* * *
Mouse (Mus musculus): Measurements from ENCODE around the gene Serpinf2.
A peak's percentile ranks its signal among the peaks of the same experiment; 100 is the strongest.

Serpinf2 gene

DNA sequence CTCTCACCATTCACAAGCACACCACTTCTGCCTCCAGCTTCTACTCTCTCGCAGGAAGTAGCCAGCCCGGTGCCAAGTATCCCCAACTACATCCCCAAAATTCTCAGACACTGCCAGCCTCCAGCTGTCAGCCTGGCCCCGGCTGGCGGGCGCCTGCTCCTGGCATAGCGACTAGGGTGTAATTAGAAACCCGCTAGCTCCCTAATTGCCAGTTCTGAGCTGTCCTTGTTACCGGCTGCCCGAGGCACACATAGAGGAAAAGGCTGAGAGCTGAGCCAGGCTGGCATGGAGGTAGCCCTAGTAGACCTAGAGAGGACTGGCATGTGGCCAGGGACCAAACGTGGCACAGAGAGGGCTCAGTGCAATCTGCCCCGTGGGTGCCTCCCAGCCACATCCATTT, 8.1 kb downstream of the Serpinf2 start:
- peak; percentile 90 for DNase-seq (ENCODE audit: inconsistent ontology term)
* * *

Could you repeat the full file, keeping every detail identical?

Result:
Mouse (Mus musculus): Measurements from ENCODE around the gene Serpinf2.
A peak's percentile ranks its signal among the peaks of the same experiment; 100 is the strongest.

Serpinf2 gene

DNA sequence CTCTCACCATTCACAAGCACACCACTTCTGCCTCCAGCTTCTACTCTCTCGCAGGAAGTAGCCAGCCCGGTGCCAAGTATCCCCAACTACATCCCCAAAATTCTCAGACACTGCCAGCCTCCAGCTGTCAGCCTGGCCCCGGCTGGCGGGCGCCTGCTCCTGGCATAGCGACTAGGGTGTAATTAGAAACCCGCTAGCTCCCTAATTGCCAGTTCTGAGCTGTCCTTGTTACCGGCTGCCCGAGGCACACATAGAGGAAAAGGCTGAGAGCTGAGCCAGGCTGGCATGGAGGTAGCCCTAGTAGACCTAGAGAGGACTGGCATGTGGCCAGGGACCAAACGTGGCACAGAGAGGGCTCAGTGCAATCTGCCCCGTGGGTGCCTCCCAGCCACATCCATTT, 8.1 kb downstream of the Serpinf2 start:
- peak; percentile 90 for DNase-seq (ENCODE audit: inconsistent ontology term)